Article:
A Ifield report on IBH over 4 years
nclusion body hepatitis (IBH) is caused by the fowl adenovirus (FADV) which is made up of five genotypes or molecular groups A-E and twelve serotypes (17, 8a, 8b & 11). Adenoviruses are ubiquitous in nature with antibodies against them found in healthy and diseased chickens making it difficult to interpret serologic tests.
Antibodies develop one week post infection and reach peak levels after three weeks. The humoral immunity is persistent while the local immunity is short-lived.
The incubation period for IBH is short: 1-2 days. Sources of infection are mainly hen-to-egg (vertical) and oral-faecal (horizontal) with factors such as immunosuppression (infectious bursal disease, chicken anaemia virus, mycotoxins, etc.), immunologically naïve broiler breeder parents and high challenge on broiler
farm known to exacerbate the occurrence of IBH.
Some strains of adenoviruses infect and damage organs of the immune system such as the bursa, thymus and spleen resulting in immunosuppression. As there are many serotypes and antibodies are serotypespecific, it is practically not possible to vaccinate breeders against all known twelve serotypes.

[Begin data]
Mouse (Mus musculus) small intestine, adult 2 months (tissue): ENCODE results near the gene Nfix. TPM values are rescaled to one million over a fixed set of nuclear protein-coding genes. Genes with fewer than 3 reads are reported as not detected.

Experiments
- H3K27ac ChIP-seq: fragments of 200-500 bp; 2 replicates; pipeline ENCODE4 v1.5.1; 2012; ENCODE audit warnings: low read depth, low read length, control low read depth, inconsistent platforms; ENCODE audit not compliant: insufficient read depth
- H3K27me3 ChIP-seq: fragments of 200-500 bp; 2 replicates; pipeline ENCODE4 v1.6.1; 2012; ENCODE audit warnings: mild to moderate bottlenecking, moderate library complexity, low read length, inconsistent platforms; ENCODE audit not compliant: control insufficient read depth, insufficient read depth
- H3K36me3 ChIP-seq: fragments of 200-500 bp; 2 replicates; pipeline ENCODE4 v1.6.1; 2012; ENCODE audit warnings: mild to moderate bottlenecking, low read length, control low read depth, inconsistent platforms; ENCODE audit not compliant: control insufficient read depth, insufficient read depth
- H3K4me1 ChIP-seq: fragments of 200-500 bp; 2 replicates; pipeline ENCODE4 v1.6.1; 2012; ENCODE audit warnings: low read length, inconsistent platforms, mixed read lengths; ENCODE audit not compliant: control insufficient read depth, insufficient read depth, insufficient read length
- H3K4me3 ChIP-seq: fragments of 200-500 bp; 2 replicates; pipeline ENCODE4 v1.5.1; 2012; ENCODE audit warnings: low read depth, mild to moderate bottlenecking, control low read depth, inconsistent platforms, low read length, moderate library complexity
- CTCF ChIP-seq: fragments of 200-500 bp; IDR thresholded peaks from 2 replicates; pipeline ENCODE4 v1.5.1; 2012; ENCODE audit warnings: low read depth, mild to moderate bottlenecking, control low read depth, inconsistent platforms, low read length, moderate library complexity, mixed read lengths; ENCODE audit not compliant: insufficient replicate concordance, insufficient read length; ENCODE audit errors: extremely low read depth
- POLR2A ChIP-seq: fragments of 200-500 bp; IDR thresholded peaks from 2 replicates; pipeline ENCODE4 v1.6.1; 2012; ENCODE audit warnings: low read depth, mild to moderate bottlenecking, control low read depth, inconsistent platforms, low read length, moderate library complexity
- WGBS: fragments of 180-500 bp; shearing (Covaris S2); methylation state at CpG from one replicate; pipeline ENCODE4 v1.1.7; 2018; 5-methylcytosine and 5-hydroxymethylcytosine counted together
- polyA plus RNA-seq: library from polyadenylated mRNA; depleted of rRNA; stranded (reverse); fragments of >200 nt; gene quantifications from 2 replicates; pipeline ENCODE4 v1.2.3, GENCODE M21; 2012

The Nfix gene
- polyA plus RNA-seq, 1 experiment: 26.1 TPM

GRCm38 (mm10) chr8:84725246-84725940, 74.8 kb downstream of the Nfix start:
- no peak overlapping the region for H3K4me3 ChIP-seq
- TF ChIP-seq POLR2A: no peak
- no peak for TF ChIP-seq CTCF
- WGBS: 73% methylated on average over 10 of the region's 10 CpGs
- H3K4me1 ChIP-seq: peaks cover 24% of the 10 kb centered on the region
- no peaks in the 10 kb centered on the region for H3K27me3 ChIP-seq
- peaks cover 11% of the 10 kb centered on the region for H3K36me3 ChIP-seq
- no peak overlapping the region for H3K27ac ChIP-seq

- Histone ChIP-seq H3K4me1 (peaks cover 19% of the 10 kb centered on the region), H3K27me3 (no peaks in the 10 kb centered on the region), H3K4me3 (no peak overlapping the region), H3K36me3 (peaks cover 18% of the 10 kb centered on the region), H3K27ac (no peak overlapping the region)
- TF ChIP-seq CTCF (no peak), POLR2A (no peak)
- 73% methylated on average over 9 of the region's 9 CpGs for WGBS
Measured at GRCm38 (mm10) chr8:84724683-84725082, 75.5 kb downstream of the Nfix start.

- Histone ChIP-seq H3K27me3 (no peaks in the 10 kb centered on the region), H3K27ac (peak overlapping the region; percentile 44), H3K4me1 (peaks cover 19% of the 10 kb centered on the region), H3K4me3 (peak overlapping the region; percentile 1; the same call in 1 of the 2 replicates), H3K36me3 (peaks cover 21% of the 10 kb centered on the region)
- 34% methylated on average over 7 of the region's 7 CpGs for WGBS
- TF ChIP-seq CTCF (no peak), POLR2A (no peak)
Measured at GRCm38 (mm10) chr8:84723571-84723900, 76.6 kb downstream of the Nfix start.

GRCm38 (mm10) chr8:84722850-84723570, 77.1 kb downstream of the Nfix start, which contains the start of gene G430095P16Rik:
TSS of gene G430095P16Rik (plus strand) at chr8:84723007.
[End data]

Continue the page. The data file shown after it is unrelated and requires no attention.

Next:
Inclusion body hepatitis, IBH, was first described in the USA in 1963 by Helmbolt & Frazier, then in Canada, United Kingdom, Ireland, Australia, France and South Africa.
South African broiler cases that were reported in 2008 were most likely introduced through broiler breeders from the USA and Europe. These cases were associated with non-specific clinical signs such as depression, loss in body weight, watery droppings and weakness. Mortality was acute in 2-29 day old broilers ranged from 10-20%. On post-mortem, abnormalities were noticed in the liver, spleen, kidney and gizzard wall with histopathological changes mainly in the liver; also kidney and spleen. The causative serotypes of the fowl adenovirus (FADV) were found to be 2 and 8a in these 2008 cases.
In South Africa, IBH, is worth more attention as it may be considered an “emerging” disease since its first reporting in 2008, and then our first field experience in 2012.
Field Experience October 2012 to April 2016
Our field report is based on thirteen broiler flocks over about a fouryear period. Broilers at risk were approximately 380,000 spread in three South African provinces, namely Gauteng, Mpumalanga and the Western Cape. The incidence of IBH from October 2012 to April 2016 averaged 0.31% with no apparent seasonal effect.